When architectural community design homes for the elderly there are key points to consider but of most importance is a user-friendly design. Accessibility to these structures should be highly emphasized, wheelchair accessibility is rather difficult in places with narrow entrances, and stairs with steep inclines are difficult to navigate. Creating workspaces that are within reach reduces the likelihood of incidents. Safety is a concern when designing for the elderly as they are highly susceptible to accidents as they go about their day therefore measures should be put in place to deal with these factors. Without supervision, people with issues with their memory may get lost and some may get injured with no way of getting assistance.
The site around a building is just as important as the building itself as it lends the site context. Designing the landscape to encourage activity through the provision of greenery and lawn areas where simple physical activities may be carried out. The presence of greenery is directly linked to mental and physical well-being because this environment has been noted to provide a sense of calm.
The elderly are usually combated with inactivity which further aggravates various physical ailments linked to mobility, therefore the activity and event-driven design provide plausible solutions. Rather than strict and rigid grids architects should opt for flexible open-plan designs that encourage movement even within the same space. Couple with great natural lighting the inside becomes a continuation of the outside.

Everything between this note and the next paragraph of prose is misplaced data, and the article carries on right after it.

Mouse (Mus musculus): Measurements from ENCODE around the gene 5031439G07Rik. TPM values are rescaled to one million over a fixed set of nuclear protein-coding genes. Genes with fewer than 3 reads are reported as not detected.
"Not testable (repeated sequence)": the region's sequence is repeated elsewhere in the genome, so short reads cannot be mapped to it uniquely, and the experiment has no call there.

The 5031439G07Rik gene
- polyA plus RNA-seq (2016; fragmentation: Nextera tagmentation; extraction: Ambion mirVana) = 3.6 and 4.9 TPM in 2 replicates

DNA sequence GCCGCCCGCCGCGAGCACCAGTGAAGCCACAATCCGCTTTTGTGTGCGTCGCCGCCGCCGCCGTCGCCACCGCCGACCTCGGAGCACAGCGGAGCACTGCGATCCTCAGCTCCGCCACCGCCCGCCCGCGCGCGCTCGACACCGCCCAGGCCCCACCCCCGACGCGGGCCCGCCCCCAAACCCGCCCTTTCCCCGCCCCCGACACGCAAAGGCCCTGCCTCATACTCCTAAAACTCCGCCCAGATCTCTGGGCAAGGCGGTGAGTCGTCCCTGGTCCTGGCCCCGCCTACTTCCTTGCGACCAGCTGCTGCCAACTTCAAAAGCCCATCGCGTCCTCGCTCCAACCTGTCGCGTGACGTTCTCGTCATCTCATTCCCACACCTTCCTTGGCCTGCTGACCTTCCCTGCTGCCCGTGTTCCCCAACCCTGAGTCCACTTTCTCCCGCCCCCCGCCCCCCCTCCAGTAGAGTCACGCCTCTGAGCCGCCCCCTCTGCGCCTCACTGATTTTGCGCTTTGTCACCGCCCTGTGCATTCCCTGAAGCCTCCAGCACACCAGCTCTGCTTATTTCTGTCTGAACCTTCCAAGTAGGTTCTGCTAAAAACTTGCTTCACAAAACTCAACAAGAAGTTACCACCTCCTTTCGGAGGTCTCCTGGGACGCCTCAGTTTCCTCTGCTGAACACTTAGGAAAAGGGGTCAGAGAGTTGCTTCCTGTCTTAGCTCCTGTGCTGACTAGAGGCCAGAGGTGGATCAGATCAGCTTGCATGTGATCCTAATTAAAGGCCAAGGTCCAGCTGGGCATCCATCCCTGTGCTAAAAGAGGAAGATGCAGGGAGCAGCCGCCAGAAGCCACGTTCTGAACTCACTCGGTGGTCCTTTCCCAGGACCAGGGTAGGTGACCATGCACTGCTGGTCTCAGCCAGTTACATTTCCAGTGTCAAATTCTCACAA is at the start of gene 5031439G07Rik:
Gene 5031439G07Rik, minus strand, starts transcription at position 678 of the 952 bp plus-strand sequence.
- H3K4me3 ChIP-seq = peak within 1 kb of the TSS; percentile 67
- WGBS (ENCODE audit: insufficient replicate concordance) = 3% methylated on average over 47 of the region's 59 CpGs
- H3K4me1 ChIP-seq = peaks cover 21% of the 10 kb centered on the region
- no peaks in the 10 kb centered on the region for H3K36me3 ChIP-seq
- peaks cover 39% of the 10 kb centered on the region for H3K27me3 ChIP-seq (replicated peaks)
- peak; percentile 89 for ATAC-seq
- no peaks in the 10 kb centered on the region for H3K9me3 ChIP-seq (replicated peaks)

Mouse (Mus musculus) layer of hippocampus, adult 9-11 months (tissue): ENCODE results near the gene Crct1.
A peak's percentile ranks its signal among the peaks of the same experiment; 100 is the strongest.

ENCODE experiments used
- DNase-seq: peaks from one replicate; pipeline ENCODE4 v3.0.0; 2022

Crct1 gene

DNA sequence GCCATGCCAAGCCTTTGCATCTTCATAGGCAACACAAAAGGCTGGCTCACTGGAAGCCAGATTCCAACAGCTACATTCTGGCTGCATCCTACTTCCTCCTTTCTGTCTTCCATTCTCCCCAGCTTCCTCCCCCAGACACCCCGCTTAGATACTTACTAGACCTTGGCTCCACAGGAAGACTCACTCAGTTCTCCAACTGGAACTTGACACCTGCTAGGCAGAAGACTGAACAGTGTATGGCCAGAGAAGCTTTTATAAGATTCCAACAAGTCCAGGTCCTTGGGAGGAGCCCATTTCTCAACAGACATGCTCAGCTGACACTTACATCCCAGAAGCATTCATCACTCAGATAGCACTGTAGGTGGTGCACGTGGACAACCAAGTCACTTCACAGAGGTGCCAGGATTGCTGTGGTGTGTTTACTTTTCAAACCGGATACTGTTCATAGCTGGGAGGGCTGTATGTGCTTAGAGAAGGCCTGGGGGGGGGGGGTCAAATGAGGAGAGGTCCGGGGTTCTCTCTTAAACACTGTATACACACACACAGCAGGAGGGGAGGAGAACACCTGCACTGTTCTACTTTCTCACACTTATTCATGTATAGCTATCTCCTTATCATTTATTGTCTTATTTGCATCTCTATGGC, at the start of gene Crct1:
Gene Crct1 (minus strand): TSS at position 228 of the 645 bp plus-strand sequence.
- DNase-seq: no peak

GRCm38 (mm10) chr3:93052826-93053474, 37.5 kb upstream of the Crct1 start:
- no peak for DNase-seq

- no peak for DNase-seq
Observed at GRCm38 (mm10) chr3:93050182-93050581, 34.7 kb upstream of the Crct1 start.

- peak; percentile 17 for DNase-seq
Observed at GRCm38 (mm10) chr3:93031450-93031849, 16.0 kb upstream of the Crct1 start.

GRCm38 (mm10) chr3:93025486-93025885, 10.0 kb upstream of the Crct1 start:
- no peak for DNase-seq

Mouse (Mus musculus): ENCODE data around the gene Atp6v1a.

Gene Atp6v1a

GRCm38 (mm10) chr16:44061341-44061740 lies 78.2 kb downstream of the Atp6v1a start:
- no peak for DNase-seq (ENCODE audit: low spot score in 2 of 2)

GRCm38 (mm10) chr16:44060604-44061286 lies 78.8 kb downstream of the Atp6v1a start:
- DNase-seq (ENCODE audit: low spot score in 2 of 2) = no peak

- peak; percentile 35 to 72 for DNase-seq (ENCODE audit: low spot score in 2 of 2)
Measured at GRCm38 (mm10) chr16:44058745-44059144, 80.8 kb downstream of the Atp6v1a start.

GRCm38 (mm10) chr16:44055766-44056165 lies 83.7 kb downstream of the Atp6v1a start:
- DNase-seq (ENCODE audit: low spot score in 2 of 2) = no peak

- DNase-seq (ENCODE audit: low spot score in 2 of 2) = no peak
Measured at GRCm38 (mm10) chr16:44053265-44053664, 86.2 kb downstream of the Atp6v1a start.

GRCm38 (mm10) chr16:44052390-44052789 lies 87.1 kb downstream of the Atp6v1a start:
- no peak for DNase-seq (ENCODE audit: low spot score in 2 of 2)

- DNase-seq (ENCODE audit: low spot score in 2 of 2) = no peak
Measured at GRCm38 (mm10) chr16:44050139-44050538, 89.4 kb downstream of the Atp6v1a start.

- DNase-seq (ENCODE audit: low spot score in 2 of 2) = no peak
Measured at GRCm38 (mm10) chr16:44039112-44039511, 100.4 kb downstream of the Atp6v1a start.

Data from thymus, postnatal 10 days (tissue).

Architectural community design multi-use spaces composed of accommodation, a learning center, a market, and a form of open space can be used as templates for integrated living where small cities are created, these independent eco-systems offer different spaces for interaction for the elderly and they are encouraged to remain active by engaging in various activities in these learning centers. These spaces when designed with a wide and clear viewing range create an independent environment for the elderly to engage in their activities with overbearing attention from attendants. Activity regardless of how small and mundane makes all the difference as no one in the greater society gets left behind by engaging smaller communities. The green spaces can include simple gardening activities where the products can be incorporated into the diet of the residents, giving the residents a sense of achievement.
The transition from independence in your youth to having to rely on caregivers is not an easy change. Even when reliant the elderly require independence and personal space, this can be achieved by decentralizing the services offered and the spaces in an age-old home. Giving the freedom to choose where to conduct activities maintains their independence even while living communally.
Staying clear away from the sterile, hospital-like environments that don’t allow the residents to create a home. This may take a toll on mental and physical health. Architects should design spaces that are reminiscent of home, this offers the elderly comfort in their sunset years. Colorful spaces create a great environment for relaxation and activity.
- AIP Conference Proceedings 1839, 020126 (2017); https://doi.org/10.1063/1.4982491 Published Online: 08 May 2017